In 2009, a novel H1N1 influenza A virus (2009 pH1N1) emerged and caused a pandemic. A human monoclonal antibody (hMAb; EM4C04), highly specific for the 2009 pH1N1 virus hemagglutinin (HA), was isolated from a severely ill 2009 pH1N1 virus-infected patient. We postulated that under immune pressure with EM4C04, the 2009 pH1N1 virus would undergo antigenic drift and mutate at sites that would identify the antibody binding site. To do so, we infected MDCK cells in the presence of EM4C04 and generated 11 escape mutants, displaying 7 distinct amino acid substitutions in the HA. Six substitutions greatly reduced MAb binding (K123N, D131E, K133T, G134S, K157N, and G158E). Residues 131, 133, and 134 are contiguous with residues 157 and 158 in the globular domain structure and contribute to a novel pH1N1 antibody epitope. One mutation near the receptor binding site, S186P, increased the binding affinity of the HA to the receptor. 186P and 131E are present in the highly virulent 1918 virus HA and were recently identified as virulence determinants in a mouse-passaged pH1N1 virus. We found that pH1N1 escape variants expressing these substitutions enhanced replication and lethality in mice compared to wild-type 2009 pH1N1 virus. The increased virulence of these viruses was associated with an increased affinity for α2,3 sialic acid receptors. Our study demonstrates that antibody pressure by an hMAb targeting a novel epitope in the Sa region of 2009 pH1N1 HA is able to inadvertently drive the development of a more virulent virus with altered receptor binding properties. This broadens our understanding of antigenic drift.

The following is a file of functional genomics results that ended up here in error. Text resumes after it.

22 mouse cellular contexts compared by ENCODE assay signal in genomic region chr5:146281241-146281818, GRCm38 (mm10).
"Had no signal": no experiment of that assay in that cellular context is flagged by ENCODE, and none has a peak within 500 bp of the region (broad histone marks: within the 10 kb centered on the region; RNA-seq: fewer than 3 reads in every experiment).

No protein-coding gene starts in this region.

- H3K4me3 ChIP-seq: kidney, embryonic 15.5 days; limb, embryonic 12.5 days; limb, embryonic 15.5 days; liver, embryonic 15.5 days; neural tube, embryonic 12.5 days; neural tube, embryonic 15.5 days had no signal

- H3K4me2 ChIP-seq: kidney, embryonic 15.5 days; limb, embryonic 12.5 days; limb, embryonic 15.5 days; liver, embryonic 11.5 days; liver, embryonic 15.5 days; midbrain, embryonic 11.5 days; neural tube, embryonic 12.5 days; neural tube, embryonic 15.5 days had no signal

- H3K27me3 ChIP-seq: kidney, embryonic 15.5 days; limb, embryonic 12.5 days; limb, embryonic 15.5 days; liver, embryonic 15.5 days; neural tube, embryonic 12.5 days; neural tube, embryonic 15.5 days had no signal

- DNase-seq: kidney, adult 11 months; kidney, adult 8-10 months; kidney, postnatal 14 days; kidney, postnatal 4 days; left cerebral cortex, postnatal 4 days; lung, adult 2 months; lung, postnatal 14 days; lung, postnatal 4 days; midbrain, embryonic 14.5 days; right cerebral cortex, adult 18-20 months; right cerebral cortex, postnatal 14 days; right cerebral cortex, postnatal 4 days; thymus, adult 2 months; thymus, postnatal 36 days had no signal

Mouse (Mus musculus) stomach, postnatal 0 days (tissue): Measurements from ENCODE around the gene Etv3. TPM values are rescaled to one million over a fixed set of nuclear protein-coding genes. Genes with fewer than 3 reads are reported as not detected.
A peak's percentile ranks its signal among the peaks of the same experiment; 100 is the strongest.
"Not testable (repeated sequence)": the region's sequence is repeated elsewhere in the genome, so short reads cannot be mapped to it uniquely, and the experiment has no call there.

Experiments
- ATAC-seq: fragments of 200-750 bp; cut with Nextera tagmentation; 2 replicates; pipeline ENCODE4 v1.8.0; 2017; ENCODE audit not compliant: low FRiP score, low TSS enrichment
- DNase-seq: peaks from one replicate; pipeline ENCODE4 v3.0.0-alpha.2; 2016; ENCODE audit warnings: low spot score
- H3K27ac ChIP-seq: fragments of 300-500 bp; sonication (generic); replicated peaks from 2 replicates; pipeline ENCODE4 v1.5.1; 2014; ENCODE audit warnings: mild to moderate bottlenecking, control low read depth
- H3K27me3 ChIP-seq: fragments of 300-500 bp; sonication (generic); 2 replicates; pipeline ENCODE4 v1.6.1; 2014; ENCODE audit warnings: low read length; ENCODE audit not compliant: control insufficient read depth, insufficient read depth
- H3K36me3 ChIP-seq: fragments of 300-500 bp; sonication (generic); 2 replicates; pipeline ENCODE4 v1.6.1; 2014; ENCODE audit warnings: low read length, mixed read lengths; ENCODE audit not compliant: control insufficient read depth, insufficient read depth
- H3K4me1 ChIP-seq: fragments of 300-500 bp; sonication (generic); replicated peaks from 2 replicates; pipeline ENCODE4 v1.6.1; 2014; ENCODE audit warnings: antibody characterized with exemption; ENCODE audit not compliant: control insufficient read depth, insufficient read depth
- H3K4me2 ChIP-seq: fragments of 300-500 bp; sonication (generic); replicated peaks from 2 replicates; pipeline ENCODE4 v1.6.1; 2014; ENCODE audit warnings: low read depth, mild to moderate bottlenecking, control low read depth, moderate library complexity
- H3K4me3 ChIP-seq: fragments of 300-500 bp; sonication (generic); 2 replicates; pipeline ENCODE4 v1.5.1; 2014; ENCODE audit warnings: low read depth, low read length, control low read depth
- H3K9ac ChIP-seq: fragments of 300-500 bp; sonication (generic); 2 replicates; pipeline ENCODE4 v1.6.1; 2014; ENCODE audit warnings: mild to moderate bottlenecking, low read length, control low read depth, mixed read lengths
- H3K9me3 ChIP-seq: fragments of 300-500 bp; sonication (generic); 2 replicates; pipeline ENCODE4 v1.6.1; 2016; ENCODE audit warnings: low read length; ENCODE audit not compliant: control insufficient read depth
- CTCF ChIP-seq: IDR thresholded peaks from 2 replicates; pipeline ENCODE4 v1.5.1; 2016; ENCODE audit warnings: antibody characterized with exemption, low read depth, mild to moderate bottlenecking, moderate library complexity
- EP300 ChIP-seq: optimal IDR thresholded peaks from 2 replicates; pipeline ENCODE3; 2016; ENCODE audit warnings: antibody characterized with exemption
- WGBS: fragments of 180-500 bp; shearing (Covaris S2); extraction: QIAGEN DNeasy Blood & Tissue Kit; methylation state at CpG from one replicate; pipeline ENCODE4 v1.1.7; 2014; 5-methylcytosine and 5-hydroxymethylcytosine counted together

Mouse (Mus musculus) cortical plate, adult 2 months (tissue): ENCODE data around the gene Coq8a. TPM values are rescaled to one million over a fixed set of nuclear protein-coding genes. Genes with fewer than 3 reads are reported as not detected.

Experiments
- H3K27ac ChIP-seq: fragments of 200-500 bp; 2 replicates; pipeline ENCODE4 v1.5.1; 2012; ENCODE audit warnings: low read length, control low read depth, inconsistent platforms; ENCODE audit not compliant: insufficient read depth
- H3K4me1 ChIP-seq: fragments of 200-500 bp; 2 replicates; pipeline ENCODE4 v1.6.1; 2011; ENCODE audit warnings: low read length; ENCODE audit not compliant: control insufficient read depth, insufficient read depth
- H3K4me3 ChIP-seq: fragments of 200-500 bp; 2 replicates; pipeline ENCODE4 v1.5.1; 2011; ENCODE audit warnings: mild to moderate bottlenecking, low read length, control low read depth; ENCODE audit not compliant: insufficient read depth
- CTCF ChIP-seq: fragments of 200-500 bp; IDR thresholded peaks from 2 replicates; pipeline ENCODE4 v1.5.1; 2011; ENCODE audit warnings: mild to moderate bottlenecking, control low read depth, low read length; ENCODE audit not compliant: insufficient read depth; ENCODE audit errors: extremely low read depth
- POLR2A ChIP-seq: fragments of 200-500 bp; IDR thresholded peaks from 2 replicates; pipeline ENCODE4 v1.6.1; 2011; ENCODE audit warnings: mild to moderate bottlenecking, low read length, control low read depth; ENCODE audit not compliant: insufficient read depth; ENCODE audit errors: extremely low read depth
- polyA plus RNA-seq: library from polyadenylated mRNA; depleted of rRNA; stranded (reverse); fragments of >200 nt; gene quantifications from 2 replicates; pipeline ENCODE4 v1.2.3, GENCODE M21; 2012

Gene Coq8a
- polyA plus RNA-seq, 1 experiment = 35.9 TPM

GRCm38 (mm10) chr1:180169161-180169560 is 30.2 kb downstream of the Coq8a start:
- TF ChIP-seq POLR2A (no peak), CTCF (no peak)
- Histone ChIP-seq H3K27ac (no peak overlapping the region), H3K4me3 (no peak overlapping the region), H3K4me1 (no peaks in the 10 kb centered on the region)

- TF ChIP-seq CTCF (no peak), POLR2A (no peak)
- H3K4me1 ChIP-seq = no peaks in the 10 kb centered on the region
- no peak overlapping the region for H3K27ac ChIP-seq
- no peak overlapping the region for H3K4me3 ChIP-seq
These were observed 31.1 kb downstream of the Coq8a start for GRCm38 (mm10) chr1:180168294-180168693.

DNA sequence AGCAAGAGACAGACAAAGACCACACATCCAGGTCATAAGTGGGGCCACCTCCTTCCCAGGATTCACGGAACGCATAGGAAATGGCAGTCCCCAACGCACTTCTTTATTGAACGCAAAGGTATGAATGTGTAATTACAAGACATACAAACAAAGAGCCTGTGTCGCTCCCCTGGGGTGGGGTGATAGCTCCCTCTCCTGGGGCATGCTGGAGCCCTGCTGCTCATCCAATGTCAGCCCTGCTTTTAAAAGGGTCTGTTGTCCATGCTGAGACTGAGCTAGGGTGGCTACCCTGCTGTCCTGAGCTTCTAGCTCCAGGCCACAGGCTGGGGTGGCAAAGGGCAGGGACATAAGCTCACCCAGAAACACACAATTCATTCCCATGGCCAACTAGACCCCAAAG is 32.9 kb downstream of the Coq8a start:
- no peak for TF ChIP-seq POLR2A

Influenza viruses accumulate amino acid substitutions to evade the antibody response in a process known as antigenic drift, making it necessary to vaccinate against influenza annually. Mapping human monoclonal antibody (hMAb) epitopes is a necessary step towards understanding antigenic drift in humans. We defined the specificity of an hMAb that specifically targeted the 2009 pH1N1 virus and describe a novel epitope. In addition, we identified a previously unappreciated potential for antibody escape to enhance the pathogenicity of a virus. The escape mutation that we identified with in vitro immune pressure was independently reported by other investigators using in vivo selection in nonimmune mice. Although in vitro generation of escape mutants is unlikely to recapitulate antigenic drift in its entirety, the data demonstrate that pressure by a human monoclonal antibody targeting a novel epitope in the hemagglutinin of the 2009 pandemic H1N1 virus can inadvertently drive the development of escape mutants, of which a subset have increased virulence and altered receptor binding properties.